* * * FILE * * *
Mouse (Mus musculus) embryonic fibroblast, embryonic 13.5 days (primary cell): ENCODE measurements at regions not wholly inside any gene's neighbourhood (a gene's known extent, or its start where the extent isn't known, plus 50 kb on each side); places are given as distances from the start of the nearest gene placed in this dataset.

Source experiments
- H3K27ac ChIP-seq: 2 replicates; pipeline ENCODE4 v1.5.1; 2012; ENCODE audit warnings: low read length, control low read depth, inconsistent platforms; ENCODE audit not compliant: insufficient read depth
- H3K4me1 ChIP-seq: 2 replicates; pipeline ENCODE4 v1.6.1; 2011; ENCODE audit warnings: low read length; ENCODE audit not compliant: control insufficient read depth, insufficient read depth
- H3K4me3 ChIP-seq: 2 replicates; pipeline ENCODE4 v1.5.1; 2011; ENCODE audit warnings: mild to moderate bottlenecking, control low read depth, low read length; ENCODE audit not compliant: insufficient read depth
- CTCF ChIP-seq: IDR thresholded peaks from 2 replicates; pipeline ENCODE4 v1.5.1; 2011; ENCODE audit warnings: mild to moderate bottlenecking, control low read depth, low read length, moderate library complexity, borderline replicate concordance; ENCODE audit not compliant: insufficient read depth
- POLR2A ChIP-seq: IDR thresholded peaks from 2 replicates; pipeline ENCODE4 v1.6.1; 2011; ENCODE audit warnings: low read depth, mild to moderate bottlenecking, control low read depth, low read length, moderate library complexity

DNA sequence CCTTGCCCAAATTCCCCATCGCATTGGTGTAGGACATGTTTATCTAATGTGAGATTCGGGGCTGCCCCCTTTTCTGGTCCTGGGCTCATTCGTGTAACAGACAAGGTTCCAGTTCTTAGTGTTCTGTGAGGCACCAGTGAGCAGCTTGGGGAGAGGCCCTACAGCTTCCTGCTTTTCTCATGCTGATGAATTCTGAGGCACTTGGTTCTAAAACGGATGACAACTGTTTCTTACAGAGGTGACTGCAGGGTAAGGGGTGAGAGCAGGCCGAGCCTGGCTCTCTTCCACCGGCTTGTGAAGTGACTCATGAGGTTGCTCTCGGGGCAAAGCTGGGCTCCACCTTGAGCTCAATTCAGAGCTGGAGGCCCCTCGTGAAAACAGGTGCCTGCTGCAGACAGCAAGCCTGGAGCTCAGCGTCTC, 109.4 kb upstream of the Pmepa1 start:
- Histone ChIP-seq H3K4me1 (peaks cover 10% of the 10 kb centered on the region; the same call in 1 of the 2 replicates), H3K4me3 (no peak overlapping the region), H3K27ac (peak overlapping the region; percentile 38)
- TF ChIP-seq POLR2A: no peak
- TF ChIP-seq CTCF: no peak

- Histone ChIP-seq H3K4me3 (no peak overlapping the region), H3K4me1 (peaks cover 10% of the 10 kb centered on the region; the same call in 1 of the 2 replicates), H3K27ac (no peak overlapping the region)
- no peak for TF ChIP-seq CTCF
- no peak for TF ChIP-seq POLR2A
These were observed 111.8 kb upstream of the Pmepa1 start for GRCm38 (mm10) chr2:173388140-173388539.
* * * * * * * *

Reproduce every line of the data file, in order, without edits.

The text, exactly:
Mouse (Mus musculus) embryonic fibroblast, embryonic 13.5 days (primary cell): ENCODE measurements at regions not wholly inside any gene's neighbourhood (a gene's known extent, or its start where the extent isn't known, plus 50 kb on each side); places are given as distances from the start of the nearest gene placed in this dataset.

Source experiments
- H3K27ac ChIP-seq: 2 replicates; pipeline ENCODE4 v1.5.1; 2012; ENCODE audit warnings: low read length, control low read depth, inconsistent platforms; ENCODE audit not compliant: insufficient read depth
- H3K4me1 ChIP-seq: 2 replicates; pipeline ENCODE4 v1.6.1; 2011; ENCODE audit warnings: low read length; ENCODE audit not compliant: control insufficient read depth, insufficient read depth
- H3K4me3 ChIP-seq: 2 replicates; pipeline ENCODE4 v1.5.1; 2011; ENCODE audit warnings: mild to moderate bottlenecking, control low read depth, low read length; ENCODE audit not compliant: insufficient read depth
- CTCF ChIP-seq: IDR thresholded peaks from 2 replicates; pipeline ENCODE4 v1.5.1; 2011; ENCODE audit warnings: mild to moderate bottlenecking, control low read depth, low read length, moderate library complexity, borderline replicate concordance; ENCODE audit not compliant: insufficient read depth
- POLR2A ChIP-seq: IDR thresholded peaks from 2 replicates; pipeline ENCODE4 v1.6.1; 2011; ENCODE audit warnings: low read depth, mild to moderate bottlenecking, control low read depth, low read length, moderate library complexity

DNA sequence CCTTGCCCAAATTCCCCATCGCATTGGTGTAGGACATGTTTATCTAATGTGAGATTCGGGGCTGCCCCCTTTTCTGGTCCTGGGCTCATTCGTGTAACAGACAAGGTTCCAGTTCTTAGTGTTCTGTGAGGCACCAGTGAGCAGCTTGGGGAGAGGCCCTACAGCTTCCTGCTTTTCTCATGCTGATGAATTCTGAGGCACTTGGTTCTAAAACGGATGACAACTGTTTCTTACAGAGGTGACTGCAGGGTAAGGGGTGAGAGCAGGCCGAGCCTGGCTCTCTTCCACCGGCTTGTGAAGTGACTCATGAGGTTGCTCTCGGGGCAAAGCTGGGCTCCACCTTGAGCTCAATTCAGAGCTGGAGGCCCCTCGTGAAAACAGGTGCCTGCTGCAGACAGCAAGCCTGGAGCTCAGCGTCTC, 109.4 kb upstream of the Pmepa1 start:
- Histone ChIP-seq H3K4me1 (peaks cover 10% of the 10 kb centered on the region; the same call in 1 of the 2 replicates), H3K4me3 (no peak overlapping the region), H3K27ac (peak overlapping the region; percentile 38)
- TF ChIP-seq POLR2A: no peak
- TF ChIP-seq CTCF: no peak

- Histone ChIP-seq H3K4me3 (no peak overlapping the region), H3K4me1 (peaks cover 10% of the 10 kb centered on the region; the same call in 1 of the 2 replicates), H3K27ac (no peak overlapping the region)
- no peak for TF ChIP-seq CTCF
- no peak for TF ChIP-seq POLR2A
These were observed 111.8 kb upstream of the Pmepa1 start for GRCm38 (mm10) chr2:173388140-173388539.